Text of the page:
Featured Research

from universities, journals, and other organizations

The Shape Of Life: Research Sheds Light On How Cells Take Shape

Date:
August 8, 2006
Source:
Brown University
Summary:
Brown University physicists have identified a surprising force in pattern formation -- physical force. Results of their work shed important light on how life takes shape inside cells and are published in the Proceedings of the National Academy of Sciences.

Powerful forces on a very small scale: Bundles of microtubules, once lined up uniformly straight, begin to buckle and bend under compression stress generated their own growth. That distortion may be the beginning of pattern formation in natural objects.
Credit: Image : Yongxing Guo and Yifeng Liu

How life takes shape is a mystery. Butterfly or baby, cells organize themselves into tissues, tissues form organs, organs become organisms. Over and over, patterns emerge in all living creatures. Spiders get eight legs. Leopards get spots. Every nautilus is encased in an elegant spiral shell.

This phenomenon of pattern formation is critical in developmental biology. But the forces that govern it are far from clear. Alan Turing, father of modern computer science, suggested that the basis for pattern formation was chemical. New research conducted at Brown University and published in the Proceedings of the National Academy of Sciences supplies another surprising answer: Physical, as well as chemical, forces can dictate pattern formation.

In a two-year study, Brown physicists James Valles and Jay Tang puzzled over the patterns created by proteins called microtubules. Shaped like long, skinny straws, these proteins are puny – they measure only about 250 atoms wide – but play critical roles in the body. Microtubules help cells divide. They also act as scaffolds, giving cells their shape, and serve as train tracks of sorts, moving important bits like chromosomes and mitochondria around inside of cells.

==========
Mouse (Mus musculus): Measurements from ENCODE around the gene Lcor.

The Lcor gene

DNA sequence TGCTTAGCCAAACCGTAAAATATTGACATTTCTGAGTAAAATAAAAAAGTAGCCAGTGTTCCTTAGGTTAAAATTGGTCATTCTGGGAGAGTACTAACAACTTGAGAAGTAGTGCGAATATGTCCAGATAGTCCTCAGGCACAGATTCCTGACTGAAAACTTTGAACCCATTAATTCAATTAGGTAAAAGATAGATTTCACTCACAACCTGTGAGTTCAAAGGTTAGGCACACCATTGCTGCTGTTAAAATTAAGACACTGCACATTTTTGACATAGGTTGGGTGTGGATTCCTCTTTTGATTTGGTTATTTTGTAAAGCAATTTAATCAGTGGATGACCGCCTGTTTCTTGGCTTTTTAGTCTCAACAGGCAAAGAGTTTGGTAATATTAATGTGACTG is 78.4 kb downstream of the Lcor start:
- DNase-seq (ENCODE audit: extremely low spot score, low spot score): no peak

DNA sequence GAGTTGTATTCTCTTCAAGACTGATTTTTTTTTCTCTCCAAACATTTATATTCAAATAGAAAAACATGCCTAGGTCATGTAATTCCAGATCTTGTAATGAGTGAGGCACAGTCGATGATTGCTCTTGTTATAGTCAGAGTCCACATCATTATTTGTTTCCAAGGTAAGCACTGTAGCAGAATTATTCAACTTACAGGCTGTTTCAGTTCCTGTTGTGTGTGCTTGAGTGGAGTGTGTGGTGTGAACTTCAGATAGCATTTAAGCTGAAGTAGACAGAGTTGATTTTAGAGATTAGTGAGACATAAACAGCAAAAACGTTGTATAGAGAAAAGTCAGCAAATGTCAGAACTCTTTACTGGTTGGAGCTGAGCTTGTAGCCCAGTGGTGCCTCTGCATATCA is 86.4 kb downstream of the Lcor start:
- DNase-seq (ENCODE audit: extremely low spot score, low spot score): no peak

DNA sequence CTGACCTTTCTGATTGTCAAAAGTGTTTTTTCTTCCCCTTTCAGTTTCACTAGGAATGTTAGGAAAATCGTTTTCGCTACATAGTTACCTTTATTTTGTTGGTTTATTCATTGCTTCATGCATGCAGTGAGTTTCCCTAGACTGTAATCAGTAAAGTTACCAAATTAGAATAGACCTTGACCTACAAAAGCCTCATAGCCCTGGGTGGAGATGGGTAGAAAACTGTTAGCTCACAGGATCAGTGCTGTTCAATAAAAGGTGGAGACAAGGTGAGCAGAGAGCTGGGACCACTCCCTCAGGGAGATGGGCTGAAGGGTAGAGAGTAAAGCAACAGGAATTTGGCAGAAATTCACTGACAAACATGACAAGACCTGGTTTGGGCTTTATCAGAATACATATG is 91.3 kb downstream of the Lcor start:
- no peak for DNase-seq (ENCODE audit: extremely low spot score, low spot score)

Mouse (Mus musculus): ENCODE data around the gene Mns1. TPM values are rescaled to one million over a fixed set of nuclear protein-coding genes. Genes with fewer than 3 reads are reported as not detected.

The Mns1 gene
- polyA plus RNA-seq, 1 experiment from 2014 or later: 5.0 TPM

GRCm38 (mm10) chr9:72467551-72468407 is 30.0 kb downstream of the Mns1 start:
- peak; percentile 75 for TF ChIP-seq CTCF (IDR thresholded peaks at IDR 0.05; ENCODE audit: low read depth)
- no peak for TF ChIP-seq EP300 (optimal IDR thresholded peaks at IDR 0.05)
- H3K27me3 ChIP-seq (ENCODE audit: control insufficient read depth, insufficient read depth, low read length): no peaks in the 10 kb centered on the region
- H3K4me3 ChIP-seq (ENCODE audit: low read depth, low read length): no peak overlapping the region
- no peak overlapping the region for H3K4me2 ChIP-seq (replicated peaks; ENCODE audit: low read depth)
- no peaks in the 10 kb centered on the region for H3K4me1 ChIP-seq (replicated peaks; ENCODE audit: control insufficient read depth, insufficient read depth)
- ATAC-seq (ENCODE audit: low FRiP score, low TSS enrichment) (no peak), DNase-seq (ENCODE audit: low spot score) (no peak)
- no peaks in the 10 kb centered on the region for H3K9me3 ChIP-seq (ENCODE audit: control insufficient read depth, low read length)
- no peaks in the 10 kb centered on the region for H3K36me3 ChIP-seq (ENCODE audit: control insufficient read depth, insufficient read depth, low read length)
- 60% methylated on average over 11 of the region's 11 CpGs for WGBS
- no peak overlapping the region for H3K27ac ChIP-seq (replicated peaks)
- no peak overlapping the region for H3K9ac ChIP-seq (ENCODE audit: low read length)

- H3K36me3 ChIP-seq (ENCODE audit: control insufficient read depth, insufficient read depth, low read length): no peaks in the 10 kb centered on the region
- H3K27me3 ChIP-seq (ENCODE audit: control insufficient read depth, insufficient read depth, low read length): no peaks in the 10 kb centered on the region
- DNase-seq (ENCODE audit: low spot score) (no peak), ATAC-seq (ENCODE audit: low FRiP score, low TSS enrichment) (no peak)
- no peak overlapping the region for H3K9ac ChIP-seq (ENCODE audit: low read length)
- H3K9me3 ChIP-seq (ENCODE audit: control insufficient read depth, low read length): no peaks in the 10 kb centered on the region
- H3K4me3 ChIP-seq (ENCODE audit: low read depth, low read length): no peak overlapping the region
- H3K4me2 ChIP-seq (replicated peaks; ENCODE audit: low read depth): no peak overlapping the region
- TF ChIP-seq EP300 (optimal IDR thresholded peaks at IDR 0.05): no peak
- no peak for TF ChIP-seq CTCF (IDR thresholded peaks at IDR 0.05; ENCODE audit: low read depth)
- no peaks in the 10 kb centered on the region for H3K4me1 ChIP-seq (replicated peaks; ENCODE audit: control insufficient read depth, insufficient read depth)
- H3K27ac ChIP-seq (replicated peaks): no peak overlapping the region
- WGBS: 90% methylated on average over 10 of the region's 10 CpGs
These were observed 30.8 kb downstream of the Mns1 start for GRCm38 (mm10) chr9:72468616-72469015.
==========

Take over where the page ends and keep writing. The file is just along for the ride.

As microtubules multiply, they form patterns that can be seen by the naked eye. The pattern is a series of waves that look a bit like zebra stripes. How, Valles and Tang asked, do they form?

Working with graduate students Yifeng Liu and Yongxing Guo, Valles and Tang grew their own microtubules then studied them under three types of microscopes. After two years of work, they solved the mystery. Chemical bonding and mechanical instability were responsible for the stripes.

In the first stage of the process, the microtubules line up uniformly, like pickets in a fence. As the microtubules continue to grow, they clump together in bundles of 200 to 300. Then these bundles buckle. Valles and Tang believe that the buckling occurs because, as microtubules grow, they create energy and generate force. Then the bundles buckle to relieve compression stress.

“Think of it like the ‘wave’ that fans create during a soccer game. One bundle buckles, then it sets off another bundle, then another bundle, until you get a sea of undulating stripes,” Valles said. “What’s exciting is that this finding may provide insight into how the shapes that make up the human body are created.”

Tang agreed: “Pattern formation is critical to the creation of life. Now we really understand the mechanism behind this type of pattern in microtubules. Force is the key.”

The National Aeronautics and Space Administration funded the research.